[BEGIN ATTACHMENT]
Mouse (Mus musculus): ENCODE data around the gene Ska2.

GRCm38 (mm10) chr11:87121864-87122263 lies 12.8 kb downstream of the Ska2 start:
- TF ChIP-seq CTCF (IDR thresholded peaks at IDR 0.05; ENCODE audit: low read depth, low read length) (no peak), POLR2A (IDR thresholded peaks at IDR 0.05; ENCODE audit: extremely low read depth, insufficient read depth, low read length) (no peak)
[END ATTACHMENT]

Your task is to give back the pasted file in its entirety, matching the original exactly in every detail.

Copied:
Mouse (Mus musculus): ENCODE data around the gene Ska2.

GRCm38 (mm10) chr11:87121864-87122263 lies 12.8 kb downstream of the Ska2 start:
- TF ChIP-seq CTCF (IDR thresholded peaks at IDR 0.05; ENCODE audit: low read depth, low read length) (no peak), POLR2A (IDR thresholded peaks at IDR 0.05; ENCODE audit: extremely low read depth, insufficient read depth, low read length) (no peak)